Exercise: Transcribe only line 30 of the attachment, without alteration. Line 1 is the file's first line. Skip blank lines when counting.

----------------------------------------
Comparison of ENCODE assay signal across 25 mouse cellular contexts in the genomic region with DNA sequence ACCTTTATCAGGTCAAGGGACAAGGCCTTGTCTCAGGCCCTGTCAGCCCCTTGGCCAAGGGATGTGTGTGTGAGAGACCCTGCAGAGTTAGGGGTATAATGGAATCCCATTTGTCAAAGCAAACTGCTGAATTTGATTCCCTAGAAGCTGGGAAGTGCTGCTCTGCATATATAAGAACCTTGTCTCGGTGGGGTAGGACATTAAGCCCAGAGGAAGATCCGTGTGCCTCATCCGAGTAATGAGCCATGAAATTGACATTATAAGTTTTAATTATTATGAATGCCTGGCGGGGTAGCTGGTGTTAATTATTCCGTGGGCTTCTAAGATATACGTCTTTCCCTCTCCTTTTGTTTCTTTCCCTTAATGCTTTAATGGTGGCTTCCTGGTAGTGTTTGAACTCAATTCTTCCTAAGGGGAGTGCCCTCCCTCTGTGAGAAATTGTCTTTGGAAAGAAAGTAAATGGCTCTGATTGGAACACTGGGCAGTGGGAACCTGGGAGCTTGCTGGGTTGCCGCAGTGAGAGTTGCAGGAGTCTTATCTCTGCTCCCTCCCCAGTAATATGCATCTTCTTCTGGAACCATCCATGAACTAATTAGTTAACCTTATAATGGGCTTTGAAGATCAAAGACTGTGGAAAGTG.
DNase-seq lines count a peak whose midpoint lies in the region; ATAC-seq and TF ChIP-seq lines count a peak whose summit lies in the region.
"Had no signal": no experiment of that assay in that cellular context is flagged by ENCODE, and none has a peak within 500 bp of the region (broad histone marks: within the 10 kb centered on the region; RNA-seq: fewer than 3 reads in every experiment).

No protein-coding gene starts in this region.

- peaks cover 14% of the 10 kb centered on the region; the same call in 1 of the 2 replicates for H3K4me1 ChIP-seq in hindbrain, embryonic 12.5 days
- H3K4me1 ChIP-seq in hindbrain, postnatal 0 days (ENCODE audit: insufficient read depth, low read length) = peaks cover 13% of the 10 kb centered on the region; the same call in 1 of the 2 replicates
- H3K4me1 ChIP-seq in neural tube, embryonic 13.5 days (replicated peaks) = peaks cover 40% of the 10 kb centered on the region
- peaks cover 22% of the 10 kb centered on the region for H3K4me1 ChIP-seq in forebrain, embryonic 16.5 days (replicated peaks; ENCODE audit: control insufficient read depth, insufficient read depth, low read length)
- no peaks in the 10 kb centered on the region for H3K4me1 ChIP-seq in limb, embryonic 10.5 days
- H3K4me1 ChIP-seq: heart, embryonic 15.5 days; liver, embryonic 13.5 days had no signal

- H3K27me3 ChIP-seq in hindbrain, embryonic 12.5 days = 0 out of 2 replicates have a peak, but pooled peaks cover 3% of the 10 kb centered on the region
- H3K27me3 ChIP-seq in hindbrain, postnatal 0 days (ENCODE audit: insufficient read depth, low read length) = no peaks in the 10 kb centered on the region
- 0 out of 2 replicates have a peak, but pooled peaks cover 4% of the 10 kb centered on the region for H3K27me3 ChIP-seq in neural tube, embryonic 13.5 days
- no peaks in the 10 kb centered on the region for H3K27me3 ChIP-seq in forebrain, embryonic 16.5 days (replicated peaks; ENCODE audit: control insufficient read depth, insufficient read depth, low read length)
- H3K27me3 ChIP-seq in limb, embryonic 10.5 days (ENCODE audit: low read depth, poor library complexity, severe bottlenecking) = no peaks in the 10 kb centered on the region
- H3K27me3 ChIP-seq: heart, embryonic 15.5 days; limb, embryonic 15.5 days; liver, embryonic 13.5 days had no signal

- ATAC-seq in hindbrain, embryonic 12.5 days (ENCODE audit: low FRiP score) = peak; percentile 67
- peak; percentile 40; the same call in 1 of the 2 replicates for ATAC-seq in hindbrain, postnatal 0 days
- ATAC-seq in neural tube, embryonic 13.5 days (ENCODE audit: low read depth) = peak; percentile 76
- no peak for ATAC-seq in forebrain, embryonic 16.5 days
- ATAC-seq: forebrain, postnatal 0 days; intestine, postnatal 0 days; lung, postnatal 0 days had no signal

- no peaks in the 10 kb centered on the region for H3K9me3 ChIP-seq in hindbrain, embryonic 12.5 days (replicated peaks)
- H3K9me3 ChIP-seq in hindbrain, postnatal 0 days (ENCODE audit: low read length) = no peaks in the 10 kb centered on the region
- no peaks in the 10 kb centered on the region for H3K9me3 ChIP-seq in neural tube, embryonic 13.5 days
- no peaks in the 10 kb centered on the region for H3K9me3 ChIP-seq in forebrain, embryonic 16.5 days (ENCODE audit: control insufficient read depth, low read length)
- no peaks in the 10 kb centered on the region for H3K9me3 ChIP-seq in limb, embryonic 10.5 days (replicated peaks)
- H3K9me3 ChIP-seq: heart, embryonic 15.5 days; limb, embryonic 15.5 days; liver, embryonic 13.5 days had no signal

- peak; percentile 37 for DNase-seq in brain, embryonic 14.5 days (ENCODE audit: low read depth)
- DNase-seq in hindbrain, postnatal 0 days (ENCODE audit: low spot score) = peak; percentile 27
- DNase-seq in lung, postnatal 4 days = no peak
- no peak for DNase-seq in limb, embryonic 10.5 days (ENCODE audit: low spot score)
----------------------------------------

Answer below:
- DNase-seq in lung, postnatal 4 days = no peak